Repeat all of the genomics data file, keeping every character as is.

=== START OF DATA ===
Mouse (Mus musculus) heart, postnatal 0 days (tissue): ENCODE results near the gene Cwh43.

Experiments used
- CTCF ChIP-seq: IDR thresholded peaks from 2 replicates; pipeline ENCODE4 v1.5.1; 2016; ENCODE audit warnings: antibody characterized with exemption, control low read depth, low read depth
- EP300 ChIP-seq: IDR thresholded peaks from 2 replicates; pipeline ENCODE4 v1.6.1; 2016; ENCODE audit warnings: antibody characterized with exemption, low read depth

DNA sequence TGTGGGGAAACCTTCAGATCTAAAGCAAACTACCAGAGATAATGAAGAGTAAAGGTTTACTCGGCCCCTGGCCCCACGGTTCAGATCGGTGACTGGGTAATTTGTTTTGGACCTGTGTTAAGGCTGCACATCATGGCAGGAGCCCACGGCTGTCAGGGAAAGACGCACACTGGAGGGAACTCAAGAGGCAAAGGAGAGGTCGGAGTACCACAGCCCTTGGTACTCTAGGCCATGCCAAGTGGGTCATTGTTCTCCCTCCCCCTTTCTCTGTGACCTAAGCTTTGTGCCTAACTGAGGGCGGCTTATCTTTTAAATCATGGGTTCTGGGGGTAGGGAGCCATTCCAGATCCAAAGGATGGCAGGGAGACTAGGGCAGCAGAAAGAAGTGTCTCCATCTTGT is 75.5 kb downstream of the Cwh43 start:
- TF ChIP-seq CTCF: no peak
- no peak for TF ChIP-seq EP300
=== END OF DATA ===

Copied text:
Mouse (Mus musculus) heart, postnatal 0 days (tissue): ENCODE results near the gene Cwh43.

Experiments used
- CTCF ChIP-seq: IDR thresholded peaks from 2 replicates; pipeline ENCODE4 v1.5.1; 2016; ENCODE audit warnings: antibody characterized with exemption, control low read depth, low read depth
- EP300 ChIP-seq: IDR thresholded peaks from 2 replicates; pipeline ENCODE4 v1.6.1; 2016; ENCODE audit warnings: antibody characterized with exemption, low read depth

DNA sequence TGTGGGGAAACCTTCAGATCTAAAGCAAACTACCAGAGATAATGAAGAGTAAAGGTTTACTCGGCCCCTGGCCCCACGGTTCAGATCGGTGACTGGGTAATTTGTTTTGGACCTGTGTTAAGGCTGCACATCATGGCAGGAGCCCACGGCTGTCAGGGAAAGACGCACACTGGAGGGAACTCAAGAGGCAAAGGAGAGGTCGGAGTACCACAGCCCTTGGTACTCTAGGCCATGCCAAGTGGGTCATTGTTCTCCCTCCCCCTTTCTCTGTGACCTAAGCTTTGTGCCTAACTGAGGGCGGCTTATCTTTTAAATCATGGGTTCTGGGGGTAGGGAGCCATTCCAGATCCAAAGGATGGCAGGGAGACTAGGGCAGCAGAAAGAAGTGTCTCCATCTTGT is 75.5 kb downstream of the Cwh43 start:
- TF ChIP-seq CTCF: no peak
- no peak for TF ChIP-seq EP300